It’s not fair to expect of others – or, heaven forbid, YOURSELF – to be this kind of superhuman. And honestly? If dealing with difficult patients or the social determinants of health does NOT make you feel a bit disillusioned, you probably need your mental state evaluated. Like, by a psychiatrist.

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Do I sound like a little cynic? Maybe. The truth is that I get a lot of questions from med school hopefuls about whether MEDICINE IS THE RIGHT CHOICE. And I often feel that I just don’t have the right answers because the decision is multifactorial. It has to be, otherwise you’re doing it wrong. A step in the right direction is for us all – parents, guidance counselors, the public, and doctors themselves – to stop perpetuating these lies.

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Some additional reading:

A very honest journal post written in my first year

Exploring the brain drain into medicine

Why you shouldn’t go into medicine by A Hopeful Doc – in my opinion one of the best posts written on the topic, and actually not cynical at all.

My YA Life in Book Titles


I decided to do this fun little bookish post that Jamie at The Perpetual Page Turner started. It’s kind of like those old “pick a song to answer the question” posts, but you choose a book instead. These are all questions about the blogger (i.e. ME) when they were 16 years old (what, I’m not 16 anymore?!). So, you get a look at what I was like. And I get a free trip down memory lane.  Mh. This was difficult. Anywho, enjoy.

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The First Ballet: Thoughts


ballet reflectionsI did ballet as a little girl – briefly. I really wanted the tutus and the twirls, but the few lessons that I took had me so confused. What did the teacher mean, “pick the stars”? I continued to read ballet books (so many series and I can’t remember what they were called) and try to do the splits, and later years I watched all the awesome ballet movies, but I never went to the ballet for real, as it never really crossed my mind.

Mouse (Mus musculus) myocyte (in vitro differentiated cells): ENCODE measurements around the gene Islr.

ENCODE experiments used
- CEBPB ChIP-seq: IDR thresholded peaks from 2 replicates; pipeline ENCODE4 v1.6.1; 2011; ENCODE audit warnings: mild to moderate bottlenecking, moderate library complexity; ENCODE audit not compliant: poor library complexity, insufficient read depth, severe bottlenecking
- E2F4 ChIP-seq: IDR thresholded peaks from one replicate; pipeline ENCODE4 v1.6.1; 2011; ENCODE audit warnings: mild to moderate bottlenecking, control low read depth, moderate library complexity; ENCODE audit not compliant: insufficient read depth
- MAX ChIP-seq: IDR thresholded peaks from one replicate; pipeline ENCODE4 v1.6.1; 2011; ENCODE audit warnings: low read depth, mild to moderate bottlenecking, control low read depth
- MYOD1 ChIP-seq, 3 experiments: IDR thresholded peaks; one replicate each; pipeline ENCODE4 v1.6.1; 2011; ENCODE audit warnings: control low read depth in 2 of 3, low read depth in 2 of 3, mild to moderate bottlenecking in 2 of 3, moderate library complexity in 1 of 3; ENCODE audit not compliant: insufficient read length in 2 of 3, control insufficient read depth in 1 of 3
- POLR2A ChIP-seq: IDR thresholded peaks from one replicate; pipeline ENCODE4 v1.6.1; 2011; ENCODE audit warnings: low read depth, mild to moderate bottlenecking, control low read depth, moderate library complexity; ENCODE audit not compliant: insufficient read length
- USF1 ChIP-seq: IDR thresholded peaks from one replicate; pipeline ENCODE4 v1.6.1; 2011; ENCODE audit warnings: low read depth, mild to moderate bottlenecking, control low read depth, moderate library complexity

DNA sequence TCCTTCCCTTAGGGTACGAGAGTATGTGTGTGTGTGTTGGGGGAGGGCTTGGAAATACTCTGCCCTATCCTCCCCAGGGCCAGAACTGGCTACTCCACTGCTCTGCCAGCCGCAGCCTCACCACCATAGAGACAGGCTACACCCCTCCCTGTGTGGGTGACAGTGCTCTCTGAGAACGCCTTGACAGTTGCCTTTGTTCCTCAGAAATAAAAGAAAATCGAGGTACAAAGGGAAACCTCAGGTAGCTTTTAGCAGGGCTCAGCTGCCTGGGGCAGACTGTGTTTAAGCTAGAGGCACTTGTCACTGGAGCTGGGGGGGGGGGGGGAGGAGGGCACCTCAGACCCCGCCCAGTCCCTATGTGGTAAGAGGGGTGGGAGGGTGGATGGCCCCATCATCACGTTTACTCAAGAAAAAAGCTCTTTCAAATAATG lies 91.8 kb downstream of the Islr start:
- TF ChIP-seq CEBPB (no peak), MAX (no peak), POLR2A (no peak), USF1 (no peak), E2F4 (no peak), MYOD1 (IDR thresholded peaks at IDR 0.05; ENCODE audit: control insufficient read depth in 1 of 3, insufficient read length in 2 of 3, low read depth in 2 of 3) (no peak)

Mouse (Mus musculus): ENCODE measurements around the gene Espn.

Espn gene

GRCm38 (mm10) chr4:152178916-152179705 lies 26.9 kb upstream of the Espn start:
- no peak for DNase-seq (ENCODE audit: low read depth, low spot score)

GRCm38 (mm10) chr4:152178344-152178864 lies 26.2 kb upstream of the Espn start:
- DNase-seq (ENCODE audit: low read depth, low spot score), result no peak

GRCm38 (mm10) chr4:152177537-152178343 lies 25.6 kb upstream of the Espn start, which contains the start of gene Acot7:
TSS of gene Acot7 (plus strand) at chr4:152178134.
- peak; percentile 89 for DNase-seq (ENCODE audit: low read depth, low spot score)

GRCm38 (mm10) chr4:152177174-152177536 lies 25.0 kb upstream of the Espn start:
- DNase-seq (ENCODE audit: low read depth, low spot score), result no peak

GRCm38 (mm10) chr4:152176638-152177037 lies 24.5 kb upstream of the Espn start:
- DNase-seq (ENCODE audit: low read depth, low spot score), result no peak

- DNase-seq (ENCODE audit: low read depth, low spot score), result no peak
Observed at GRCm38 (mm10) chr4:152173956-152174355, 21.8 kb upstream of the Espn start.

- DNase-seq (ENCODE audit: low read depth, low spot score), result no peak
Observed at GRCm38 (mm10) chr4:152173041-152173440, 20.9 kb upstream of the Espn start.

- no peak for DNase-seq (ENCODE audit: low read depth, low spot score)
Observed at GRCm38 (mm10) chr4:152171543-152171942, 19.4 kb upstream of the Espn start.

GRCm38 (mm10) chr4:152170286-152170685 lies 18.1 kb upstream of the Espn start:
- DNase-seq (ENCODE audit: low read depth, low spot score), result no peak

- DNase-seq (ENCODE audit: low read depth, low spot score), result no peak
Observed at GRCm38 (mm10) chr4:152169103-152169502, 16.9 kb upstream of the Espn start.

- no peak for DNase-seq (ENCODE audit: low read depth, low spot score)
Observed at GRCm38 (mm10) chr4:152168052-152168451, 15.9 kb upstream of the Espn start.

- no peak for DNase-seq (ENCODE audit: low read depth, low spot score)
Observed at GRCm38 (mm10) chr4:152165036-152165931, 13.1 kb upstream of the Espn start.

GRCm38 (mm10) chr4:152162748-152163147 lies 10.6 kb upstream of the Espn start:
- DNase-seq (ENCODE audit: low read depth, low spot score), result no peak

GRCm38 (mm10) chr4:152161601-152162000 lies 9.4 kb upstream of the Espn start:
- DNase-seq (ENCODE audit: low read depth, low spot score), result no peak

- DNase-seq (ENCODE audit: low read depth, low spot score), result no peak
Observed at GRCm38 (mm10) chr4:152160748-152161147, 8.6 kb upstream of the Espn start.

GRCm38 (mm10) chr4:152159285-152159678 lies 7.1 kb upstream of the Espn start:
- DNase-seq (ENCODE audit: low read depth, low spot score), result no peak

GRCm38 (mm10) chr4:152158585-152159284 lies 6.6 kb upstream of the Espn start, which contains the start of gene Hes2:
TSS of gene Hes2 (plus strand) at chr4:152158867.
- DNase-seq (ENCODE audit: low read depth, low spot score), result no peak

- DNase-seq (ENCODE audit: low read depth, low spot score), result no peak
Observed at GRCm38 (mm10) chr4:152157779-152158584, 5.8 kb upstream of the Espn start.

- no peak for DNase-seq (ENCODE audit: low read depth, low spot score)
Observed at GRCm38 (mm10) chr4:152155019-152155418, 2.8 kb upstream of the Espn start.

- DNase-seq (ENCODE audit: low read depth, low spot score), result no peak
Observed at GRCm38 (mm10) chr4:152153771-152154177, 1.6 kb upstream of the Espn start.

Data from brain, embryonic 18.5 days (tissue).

So today, I went to the ballet for the first time. Cape Town City Ballet was performing Sleeping Beauty. I almost did not go due to having no clue what to wear, needing to study and having an ill-timed cold. But I went. Some thoughts: Continue reading

25 Before 25


I’ve decided to take a leaf out of Lifehack’s book and make a list of 25 things I want to do before I turn 25. Although, it’s more a leaf out of  Laura and Ellie’s books, because their lists are more challenging and individualised.

Today is 19 months til I turn 25. That seems a long way off, but then again, so did 23! I count my lucky stars that I am studying a six-year degree: honestly, it gives me more time to get my ish together. So here are 25 things I want to do within the next 19 months. Some are necessities, some are a little embarrassing, some I just want to do.

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Should We Get Involved?


I recently read The Ask and The Answer by Patrick Ness. It’s the second book in the Chaos Walking Trilogy, which I quite like. The story line has very little to do with medicine, but in this book there is a lot of focus on the healers – basically, female doctors. As the book progresses battle lines are drawn and people have to choose sides – except, as in any war, some don’t want to choose sides.

One of these is a young apprentice-healer who believes that the resistance is doing as much harm as those in power. At one point, Viola (female protagonist) asks her why she won’t fight. She says,